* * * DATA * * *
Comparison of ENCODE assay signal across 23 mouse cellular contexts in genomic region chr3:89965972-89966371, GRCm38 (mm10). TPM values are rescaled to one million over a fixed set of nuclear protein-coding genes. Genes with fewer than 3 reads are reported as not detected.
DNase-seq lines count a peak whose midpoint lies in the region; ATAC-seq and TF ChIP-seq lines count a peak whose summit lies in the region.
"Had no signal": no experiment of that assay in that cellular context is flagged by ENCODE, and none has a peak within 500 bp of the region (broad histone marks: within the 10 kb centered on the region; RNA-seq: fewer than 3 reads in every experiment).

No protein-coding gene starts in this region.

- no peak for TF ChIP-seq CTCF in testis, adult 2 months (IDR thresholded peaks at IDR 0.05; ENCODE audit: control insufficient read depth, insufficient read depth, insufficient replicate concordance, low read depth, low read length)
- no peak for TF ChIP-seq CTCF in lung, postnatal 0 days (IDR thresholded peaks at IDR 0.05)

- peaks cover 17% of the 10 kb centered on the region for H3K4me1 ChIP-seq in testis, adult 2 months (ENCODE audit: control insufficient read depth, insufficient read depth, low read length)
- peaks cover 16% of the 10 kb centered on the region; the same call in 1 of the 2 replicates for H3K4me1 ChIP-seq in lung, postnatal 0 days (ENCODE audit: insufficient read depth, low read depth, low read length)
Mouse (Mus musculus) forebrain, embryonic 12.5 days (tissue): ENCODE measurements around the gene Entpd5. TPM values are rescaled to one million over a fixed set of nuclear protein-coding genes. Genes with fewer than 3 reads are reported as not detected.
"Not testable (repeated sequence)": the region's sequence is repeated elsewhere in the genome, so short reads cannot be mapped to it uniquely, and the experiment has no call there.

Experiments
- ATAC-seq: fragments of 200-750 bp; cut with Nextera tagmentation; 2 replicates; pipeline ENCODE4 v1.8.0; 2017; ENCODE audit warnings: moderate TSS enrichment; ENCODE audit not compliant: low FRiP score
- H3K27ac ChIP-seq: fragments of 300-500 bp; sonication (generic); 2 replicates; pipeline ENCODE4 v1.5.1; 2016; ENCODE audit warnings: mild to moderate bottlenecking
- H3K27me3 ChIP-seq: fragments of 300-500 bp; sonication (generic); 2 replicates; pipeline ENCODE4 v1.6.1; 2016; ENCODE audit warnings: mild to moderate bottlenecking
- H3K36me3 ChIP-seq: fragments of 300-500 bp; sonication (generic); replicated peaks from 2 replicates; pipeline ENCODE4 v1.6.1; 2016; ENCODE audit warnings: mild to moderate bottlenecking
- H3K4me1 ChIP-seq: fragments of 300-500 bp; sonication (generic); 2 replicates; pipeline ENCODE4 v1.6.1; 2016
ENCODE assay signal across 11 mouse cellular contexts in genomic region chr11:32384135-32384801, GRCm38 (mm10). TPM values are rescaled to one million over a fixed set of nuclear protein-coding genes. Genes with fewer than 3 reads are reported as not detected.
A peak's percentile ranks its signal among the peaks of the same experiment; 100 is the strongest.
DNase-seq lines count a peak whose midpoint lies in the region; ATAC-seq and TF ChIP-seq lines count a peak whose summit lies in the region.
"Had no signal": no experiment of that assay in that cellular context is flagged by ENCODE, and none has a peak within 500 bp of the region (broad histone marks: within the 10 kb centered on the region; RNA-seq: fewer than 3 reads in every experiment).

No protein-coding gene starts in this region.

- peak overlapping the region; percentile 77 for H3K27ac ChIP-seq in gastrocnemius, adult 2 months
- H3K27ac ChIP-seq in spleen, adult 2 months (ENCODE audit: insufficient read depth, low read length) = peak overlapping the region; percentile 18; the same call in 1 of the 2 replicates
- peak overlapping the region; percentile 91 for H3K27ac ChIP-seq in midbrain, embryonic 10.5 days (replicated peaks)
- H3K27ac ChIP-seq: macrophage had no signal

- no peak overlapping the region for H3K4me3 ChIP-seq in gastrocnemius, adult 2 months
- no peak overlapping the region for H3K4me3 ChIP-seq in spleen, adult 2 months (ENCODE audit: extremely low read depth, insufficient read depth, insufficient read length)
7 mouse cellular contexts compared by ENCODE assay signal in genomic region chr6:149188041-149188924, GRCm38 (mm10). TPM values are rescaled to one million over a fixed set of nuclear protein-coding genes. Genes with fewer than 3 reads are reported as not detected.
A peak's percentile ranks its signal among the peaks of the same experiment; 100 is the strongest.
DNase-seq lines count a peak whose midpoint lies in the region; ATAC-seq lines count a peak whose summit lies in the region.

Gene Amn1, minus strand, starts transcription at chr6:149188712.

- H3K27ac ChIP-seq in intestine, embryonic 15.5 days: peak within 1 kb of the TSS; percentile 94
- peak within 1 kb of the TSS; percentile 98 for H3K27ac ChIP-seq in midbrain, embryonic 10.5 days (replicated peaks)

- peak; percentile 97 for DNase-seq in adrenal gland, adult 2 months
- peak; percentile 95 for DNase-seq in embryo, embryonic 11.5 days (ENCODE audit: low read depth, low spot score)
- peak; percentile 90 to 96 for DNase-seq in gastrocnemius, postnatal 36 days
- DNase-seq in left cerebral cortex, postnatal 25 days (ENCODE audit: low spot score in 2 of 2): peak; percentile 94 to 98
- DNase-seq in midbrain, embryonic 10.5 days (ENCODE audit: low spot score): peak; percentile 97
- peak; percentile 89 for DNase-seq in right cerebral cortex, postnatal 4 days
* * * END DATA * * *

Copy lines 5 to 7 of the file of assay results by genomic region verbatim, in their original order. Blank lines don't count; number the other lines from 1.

- no peak for TF ChIP-seq CTCF in testis, adult 2 months (IDR thresholded peaks at IDR 0.05; ENCODE audit: control insufficient read depth, insufficient read depth, insufficient replicate concordance, low read depth, low read length)
- no peak for TF ChIP-seq CTCF in lung, postnatal 0 days (IDR thresholded peaks at IDR 0.05)

- peaks cover 17% of the 10 kb centered on the region for H3K4me1 ChIP-seq in testis, adult 2 months (ENCODE audit: control insufficient read depth, insufficient read depth, low read length)